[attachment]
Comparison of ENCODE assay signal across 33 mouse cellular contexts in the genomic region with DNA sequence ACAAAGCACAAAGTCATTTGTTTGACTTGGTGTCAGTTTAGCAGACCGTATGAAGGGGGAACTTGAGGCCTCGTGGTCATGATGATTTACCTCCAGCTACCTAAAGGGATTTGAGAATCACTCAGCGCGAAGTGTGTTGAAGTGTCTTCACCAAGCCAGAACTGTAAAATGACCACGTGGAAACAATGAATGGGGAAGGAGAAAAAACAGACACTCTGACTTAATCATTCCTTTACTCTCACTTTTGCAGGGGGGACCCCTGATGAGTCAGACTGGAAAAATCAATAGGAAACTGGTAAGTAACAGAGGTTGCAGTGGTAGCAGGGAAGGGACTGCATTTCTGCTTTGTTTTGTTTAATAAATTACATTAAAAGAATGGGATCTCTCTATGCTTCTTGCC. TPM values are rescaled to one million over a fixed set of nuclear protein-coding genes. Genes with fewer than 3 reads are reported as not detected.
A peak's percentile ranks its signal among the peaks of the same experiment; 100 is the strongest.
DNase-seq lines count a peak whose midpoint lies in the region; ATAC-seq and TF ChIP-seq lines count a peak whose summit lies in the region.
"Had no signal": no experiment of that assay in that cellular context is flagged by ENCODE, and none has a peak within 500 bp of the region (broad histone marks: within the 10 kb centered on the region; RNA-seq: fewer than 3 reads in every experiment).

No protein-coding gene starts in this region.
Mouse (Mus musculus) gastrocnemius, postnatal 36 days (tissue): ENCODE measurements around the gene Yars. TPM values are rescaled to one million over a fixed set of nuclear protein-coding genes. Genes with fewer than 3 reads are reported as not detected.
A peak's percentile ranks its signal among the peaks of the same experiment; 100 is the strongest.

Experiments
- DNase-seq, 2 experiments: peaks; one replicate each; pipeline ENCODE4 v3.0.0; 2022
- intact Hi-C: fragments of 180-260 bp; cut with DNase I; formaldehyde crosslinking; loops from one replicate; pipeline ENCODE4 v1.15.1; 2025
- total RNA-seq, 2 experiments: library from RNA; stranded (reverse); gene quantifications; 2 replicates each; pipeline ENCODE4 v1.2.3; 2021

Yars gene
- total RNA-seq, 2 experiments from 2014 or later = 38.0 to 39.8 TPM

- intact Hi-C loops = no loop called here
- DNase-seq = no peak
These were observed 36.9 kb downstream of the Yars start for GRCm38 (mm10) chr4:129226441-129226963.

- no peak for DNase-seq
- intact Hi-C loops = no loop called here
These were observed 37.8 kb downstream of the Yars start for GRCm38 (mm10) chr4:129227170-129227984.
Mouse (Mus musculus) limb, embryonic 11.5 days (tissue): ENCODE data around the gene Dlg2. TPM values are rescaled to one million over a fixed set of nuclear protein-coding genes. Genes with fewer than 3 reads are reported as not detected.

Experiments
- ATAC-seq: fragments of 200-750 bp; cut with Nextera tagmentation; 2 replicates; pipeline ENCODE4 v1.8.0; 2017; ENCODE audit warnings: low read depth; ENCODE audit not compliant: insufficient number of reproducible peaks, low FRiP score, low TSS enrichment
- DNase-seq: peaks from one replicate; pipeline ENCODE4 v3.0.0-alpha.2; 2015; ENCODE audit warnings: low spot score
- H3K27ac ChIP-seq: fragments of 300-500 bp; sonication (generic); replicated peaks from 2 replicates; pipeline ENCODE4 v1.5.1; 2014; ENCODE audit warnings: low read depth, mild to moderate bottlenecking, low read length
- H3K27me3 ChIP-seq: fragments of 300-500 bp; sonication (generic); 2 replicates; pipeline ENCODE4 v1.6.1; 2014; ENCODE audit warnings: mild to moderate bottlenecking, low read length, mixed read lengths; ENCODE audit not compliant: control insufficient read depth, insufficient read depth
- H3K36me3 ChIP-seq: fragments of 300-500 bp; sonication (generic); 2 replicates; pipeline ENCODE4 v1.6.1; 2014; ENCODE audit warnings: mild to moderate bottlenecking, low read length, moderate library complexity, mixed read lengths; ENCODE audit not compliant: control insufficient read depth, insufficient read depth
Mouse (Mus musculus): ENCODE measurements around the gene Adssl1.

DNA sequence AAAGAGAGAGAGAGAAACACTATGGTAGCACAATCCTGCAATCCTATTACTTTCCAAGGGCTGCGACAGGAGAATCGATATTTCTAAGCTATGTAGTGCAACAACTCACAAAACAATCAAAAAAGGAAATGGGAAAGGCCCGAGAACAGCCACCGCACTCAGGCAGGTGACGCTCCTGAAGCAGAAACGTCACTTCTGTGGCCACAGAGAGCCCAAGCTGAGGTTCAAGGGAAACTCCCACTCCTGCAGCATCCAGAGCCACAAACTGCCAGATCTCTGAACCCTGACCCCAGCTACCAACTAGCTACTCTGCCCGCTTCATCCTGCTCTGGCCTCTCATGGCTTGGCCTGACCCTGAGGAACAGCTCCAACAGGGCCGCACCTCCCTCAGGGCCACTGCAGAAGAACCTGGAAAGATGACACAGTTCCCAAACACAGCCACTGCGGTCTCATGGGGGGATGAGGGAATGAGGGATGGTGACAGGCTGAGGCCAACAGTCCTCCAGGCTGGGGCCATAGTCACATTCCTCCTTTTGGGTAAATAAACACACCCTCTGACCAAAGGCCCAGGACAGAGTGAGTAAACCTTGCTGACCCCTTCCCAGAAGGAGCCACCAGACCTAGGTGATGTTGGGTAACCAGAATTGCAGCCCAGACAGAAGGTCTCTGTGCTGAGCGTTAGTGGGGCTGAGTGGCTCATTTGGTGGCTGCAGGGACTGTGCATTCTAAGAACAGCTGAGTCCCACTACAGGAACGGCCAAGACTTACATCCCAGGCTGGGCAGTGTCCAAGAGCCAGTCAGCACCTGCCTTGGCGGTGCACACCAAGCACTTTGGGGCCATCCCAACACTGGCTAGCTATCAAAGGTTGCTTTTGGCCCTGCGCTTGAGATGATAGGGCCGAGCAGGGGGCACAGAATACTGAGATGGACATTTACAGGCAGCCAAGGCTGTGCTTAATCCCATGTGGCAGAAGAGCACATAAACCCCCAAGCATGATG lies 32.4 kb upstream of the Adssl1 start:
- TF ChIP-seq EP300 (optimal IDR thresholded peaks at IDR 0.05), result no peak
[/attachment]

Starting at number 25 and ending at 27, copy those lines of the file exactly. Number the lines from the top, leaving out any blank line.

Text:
- H3K27me3 ChIP-seq: fragments of 300-500 bp; sonication (generic); 2 replicates; pipeline ENCODE4 v1.6.1; 2014; ENCODE audit warnings: mild to moderate bottlenecking, low read length, mixed read lengths; ENCODE audit not compliant: control insufficient read depth, insufficient read depth
- H3K36me3 ChIP-seq: fragments of 300-500 bp; sonication (generic); 2 replicates; pipeline ENCODE4 v1.6.1; 2014; ENCODE audit warnings: mild to moderate bottlenecking, low read length, moderate library complexity, mixed read lengths; ENCODE audit not compliant: control insufficient read depth, insufficient read depth
Mouse (Mus musculus): ENCODE measurements around the gene Adssl1.